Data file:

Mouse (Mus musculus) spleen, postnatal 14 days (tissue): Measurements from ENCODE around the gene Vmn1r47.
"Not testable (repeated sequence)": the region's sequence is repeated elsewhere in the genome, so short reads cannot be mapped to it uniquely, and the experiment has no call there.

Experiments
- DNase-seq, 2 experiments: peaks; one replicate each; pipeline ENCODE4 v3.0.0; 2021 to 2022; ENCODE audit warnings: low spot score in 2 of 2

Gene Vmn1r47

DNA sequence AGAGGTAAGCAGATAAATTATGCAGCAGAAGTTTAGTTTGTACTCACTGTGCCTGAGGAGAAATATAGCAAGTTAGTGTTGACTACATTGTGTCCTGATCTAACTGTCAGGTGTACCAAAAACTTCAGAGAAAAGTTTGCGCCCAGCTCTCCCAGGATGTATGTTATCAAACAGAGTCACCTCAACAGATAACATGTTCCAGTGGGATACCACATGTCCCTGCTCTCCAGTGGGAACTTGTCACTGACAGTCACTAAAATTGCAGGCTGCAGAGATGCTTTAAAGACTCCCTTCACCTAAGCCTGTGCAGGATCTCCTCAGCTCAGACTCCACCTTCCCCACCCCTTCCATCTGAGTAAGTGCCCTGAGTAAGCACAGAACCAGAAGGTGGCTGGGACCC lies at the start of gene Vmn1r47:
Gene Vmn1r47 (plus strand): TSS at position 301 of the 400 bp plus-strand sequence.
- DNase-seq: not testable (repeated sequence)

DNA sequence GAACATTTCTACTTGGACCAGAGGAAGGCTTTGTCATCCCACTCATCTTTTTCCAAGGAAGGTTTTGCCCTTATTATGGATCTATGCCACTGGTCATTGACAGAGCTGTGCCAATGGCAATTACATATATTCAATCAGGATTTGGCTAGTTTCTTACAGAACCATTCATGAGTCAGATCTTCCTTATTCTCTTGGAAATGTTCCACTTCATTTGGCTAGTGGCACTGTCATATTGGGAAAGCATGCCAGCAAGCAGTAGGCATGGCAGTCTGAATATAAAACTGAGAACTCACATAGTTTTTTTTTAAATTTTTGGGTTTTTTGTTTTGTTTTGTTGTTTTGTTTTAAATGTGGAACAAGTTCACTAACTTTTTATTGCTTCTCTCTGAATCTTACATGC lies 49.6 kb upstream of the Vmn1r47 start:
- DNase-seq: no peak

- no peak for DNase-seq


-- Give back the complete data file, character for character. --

Mouse (Mus musculus) spleen, postnatal 14 days (tissue): Measurements from ENCODE around the gene Vmn1r47.
"Not testable (repeated sequence)": the region's sequence is repeated elsewhere in the genome, so short reads cannot be mapped to it uniquely, and the experiment has no call there.

Experiments
- DNase-seq, 2 experiments: peaks; one replicate each; pipeline ENCODE4 v3.0.0; 2021 to 2022; ENCODE audit warnings: low spot score in 2 of 2

Gene Vmn1r47

DNA sequence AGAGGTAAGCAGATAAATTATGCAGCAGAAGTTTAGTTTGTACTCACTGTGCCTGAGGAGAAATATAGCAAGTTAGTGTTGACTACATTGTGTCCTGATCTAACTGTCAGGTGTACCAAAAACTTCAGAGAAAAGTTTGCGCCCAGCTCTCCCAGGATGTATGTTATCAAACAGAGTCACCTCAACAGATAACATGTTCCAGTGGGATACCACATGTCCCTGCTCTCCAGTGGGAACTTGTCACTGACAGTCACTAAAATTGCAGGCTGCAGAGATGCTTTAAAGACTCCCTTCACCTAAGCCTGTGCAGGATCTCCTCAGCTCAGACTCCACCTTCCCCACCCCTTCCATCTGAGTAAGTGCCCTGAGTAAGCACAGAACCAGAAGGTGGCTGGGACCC lies at the start of gene Vmn1r47:
Gene Vmn1r47 (plus strand): TSS at position 301 of the 400 bp plus-strand sequence.
- DNase-seq: not testable (repeated sequence)

DNA sequence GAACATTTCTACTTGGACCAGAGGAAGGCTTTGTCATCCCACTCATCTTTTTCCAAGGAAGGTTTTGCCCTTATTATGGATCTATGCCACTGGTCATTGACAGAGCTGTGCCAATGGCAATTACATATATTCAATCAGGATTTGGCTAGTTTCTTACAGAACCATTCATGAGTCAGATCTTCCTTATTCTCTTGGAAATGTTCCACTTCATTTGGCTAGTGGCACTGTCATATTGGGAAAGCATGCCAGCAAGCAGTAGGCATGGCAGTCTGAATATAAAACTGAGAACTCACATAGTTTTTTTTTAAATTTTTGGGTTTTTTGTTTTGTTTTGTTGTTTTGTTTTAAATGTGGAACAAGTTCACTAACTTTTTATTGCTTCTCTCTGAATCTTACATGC lies 49.6 kb upstream of the Vmn1r47 start:
- DNase-seq: no peak

- no peak for DNase-seq